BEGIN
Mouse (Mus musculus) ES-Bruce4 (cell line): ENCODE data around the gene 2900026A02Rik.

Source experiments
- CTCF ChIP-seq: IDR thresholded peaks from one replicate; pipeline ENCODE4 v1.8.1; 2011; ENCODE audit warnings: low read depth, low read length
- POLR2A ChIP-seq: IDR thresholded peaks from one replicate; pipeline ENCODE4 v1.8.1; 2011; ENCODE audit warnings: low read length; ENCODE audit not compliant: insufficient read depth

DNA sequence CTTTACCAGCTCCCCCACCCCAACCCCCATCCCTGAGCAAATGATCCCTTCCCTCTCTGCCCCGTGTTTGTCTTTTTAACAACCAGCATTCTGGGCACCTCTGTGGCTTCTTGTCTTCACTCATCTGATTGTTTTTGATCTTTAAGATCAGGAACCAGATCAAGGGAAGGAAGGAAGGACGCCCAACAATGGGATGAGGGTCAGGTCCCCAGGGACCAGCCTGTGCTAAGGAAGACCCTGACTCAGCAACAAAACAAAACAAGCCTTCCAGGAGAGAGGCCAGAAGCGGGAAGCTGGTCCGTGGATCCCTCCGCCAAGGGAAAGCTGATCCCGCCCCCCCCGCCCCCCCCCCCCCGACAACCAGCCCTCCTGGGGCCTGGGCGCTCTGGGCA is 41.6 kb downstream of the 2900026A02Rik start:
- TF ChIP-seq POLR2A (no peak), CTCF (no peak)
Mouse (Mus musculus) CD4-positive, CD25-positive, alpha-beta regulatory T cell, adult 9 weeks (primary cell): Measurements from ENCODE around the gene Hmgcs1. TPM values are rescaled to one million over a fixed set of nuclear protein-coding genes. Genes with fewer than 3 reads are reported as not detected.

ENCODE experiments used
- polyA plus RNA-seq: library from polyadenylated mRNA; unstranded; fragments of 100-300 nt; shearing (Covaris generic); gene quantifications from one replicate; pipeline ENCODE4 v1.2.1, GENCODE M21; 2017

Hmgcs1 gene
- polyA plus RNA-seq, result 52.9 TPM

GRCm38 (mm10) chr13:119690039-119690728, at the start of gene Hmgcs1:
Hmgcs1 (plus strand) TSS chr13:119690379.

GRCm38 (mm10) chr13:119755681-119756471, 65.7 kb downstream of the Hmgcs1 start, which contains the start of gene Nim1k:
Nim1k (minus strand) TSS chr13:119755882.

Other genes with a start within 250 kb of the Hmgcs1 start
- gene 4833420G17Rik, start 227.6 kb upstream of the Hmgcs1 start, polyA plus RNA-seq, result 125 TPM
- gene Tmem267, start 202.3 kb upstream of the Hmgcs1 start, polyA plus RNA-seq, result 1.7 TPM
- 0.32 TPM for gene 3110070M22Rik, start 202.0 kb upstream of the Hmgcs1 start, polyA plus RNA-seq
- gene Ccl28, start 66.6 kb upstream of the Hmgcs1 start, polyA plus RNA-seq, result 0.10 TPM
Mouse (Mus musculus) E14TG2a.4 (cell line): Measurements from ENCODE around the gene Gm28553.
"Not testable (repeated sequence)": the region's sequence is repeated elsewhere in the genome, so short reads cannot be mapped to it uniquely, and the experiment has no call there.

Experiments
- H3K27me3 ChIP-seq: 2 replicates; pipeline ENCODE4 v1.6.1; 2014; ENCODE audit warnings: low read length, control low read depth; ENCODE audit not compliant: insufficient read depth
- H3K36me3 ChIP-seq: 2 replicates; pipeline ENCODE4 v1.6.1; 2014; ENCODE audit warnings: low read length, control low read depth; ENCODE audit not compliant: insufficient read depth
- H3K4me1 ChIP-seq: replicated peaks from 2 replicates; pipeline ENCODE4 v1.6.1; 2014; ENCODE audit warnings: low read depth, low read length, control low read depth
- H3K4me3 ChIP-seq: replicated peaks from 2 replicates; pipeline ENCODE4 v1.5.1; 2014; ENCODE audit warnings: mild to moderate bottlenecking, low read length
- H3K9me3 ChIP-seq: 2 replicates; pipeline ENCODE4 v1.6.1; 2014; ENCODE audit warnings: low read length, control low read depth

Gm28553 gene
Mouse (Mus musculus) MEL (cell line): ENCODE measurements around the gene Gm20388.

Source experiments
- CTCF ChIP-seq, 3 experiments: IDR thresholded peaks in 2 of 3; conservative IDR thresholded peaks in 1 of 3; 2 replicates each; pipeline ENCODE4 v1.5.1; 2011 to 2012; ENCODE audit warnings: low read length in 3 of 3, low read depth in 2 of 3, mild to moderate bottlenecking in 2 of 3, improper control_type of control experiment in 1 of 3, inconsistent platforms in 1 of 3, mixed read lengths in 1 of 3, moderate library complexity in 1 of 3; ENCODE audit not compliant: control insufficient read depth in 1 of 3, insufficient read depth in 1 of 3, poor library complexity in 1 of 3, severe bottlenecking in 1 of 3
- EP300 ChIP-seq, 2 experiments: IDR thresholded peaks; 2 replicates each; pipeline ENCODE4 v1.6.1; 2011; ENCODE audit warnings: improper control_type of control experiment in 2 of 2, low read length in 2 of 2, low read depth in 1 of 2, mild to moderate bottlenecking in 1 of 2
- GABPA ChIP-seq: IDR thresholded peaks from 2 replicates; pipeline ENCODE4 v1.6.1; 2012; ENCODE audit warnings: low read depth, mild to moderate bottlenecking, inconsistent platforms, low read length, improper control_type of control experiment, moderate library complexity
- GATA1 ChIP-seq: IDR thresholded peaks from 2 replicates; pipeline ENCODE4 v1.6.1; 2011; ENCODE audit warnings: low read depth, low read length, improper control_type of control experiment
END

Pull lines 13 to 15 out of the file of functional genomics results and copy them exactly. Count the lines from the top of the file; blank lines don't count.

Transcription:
Hmgcs1 (plus strand) TSS chr13:119690379.

GRCm38 (mm10) chr13:119755681-119756471, 65.7 kb downstream of the Hmgcs1 start, which contains the start of gene Nim1k:
Nim1k (minus strand) TSS chr13:119755882.